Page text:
Early in my previous company’s history, I had a revelation as a leader.
We were using metrics, paired with our natural instincts and intuition, to prioritize the highest-value strategy in every function of our business (sales, marketing, customer service, etc.). But when it came to people and culture, we were just guessing—using gut feelings to make decisions, or worse, delegating our people and culture strategy to a “culture committee” that scheduled more “fun” social gatherings.
When I looked at our profit and loss statement, our biggest expense by far was payroll. So we were spending the most money on people, but had the fewest key performance indicators in place to measure and optimize their success and that outsized spend. The best metric we had was, unfortunately, turnover, and the best feedback loop to find out what needed to be improved within our culture was the exit interview—both incredibly lagging indicators and way too late in the life cycle.
Data-driven people strategy
What I learned from that experience is that, as business leaders, we have to hold our people and culture initiatives to the same standards that we hold every other function. A marketing leader wouldn’t sign off on the launch of a million-dollar ad campaign without seeing some metrics that can guarantee at least some return on investment. So why do so many organizations continue to invest resources in expensive new employee initiatives based on gut feeling alone?
Putting a greater focus on data and outcomes when it comes to workforce initiatives can often require a mindset shift and buy-in across an executive team. Ideally, human resources leaders and CEOs will co-own driving people and culture strategy forward.
The business landscape today has changed, and the HR leader role is no longer an administrative position—it should be data-driven and strategic. By making initiatives like building a workplace of choice and increasing employee engagement a top priority, HR and the C-suite can work together to contemplate and deliver real change.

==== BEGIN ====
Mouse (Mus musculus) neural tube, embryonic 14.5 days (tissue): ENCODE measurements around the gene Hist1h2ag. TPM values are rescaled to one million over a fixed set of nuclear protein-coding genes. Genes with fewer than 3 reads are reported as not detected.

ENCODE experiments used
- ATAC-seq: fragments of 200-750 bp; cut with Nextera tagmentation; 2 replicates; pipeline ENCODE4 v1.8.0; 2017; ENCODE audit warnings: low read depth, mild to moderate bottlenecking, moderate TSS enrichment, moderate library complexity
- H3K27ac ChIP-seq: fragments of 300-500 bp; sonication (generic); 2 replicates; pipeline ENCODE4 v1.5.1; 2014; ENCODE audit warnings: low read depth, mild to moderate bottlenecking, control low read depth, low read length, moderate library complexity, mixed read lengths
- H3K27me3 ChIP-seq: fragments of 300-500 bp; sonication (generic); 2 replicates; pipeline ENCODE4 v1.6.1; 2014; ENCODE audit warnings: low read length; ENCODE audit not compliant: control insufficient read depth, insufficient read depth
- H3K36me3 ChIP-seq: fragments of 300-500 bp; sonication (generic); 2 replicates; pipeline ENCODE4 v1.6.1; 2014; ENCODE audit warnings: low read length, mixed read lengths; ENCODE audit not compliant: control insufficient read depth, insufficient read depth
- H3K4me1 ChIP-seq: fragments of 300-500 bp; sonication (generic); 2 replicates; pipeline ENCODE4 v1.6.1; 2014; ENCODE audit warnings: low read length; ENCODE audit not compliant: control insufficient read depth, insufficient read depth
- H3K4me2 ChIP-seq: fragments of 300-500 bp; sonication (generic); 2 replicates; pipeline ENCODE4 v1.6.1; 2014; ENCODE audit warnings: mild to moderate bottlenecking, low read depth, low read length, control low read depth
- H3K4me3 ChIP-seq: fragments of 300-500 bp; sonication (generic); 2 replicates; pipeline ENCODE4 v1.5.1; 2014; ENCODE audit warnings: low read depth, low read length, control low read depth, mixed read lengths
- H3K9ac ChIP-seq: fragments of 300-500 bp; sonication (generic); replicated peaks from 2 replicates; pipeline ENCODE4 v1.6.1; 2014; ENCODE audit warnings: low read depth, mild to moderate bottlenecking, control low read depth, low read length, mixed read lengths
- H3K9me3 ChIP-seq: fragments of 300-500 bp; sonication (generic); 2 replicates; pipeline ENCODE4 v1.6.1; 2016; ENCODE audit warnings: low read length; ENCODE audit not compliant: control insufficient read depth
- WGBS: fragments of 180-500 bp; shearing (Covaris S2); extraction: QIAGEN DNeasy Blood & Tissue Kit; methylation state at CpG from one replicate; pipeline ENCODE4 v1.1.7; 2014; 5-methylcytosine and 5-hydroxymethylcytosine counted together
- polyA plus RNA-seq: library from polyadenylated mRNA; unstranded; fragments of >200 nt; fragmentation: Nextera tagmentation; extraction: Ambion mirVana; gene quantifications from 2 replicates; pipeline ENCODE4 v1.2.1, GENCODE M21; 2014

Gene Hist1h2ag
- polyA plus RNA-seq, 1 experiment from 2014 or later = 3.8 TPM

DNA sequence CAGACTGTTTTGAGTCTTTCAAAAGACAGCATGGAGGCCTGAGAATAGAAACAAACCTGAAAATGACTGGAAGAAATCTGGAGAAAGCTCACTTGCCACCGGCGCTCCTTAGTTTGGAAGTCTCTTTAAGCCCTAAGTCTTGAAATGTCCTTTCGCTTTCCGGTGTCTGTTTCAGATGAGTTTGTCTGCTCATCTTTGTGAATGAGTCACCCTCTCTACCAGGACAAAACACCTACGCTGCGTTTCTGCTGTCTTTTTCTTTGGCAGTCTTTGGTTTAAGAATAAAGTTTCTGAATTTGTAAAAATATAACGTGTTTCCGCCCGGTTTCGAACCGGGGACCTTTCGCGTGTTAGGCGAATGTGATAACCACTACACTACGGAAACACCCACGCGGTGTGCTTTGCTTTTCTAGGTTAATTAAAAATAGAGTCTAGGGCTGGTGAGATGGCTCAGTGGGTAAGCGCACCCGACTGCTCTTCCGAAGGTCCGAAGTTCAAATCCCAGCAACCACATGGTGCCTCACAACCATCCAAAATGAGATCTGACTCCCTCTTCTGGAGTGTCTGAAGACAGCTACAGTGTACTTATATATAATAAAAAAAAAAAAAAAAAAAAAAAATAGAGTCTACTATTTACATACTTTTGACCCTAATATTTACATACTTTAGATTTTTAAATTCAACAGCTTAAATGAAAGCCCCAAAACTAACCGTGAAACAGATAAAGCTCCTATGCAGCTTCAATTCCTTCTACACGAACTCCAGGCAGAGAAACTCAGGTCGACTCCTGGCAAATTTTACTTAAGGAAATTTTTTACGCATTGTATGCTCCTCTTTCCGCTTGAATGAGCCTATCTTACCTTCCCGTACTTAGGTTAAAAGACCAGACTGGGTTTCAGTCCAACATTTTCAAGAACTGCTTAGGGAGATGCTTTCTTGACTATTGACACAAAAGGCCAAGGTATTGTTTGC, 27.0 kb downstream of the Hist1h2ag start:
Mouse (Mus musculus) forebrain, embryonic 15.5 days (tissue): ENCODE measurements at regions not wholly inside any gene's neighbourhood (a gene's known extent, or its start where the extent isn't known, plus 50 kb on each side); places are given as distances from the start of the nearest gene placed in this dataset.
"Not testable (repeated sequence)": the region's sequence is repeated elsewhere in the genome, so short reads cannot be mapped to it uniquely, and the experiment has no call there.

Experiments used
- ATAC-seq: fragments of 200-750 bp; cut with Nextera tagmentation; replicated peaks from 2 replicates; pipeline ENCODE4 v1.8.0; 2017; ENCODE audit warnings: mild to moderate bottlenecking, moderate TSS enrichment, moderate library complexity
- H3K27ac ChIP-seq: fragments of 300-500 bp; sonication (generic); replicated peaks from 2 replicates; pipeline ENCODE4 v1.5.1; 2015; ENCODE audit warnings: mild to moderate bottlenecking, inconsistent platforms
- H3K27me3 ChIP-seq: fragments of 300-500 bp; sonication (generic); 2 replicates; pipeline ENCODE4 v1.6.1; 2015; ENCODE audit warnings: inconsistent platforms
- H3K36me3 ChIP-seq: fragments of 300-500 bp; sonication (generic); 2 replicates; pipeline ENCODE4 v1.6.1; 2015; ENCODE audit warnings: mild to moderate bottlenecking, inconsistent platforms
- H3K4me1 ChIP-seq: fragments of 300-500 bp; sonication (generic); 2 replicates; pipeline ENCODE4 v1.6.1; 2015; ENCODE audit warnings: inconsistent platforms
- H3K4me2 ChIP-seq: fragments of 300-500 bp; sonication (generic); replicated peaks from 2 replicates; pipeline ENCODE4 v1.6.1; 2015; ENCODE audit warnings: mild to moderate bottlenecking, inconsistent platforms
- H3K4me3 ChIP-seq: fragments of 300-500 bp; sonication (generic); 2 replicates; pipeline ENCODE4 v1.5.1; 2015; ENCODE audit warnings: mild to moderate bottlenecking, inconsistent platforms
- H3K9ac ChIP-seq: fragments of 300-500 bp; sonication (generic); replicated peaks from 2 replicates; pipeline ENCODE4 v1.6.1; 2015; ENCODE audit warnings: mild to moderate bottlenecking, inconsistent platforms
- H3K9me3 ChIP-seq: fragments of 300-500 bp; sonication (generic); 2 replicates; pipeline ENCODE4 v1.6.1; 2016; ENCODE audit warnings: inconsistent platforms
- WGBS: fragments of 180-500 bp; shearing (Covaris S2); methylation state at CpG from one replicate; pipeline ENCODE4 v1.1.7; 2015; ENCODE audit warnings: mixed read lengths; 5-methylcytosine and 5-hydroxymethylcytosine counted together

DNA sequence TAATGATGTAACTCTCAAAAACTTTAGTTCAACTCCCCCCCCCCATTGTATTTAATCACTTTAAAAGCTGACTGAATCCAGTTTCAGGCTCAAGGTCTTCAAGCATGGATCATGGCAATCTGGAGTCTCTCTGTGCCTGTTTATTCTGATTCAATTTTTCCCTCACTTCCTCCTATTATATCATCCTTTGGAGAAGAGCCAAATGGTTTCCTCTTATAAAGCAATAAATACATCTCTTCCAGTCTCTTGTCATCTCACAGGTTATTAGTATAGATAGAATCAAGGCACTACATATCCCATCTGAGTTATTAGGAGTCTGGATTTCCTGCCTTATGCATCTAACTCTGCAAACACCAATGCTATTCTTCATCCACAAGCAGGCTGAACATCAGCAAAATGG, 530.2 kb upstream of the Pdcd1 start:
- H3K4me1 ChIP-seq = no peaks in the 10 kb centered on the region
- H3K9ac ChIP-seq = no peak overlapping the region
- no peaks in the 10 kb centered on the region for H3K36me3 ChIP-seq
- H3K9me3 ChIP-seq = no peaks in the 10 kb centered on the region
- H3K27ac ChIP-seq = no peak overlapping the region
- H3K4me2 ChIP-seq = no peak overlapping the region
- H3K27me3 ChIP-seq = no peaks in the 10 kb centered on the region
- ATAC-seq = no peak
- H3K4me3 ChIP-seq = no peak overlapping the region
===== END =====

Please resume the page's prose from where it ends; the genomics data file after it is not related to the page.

An honest look at the state of employee engagement
As leaders, we have to take a hard look at what’s working well in our organizations and what’s not. When it comes to employee engagement, CEOs and senior executives are generally the most engaged people in a company, so sometimes we can fall into the trap of thinking everyone else is just as engaged. But when you get a few layers down in an organization, things can look a lot different. That’s where employee metrics come into play.
Tracking employee engagement metrics across the company allows leaders to see which teams are succeeding and which ones might be struggling. Which exceptional mid-level managers in the organization are providing great employee experiences, and which ones are potentially causing great people to leave?
We have to pose these tough questions and get to the bottom of any challenges before they become full-blown problems with costly consequences. That requires asking the right questions, listening to employees, and taking action on the feedback they provide.
The most effective people-first CEOs are all-in on culture and work side by side with their HR leaders to execute mission, vision and values. The most effective HR/people leaders today are data-driven and strategic.
The better you know your people and culture key performance indicators and have a plan for measuring them, the more effective your strategy will be, and the more equipped you’ll be to unlock your employees’ and organization’s full potential.•
Jaramillo is co-founder and CEO of Emplify.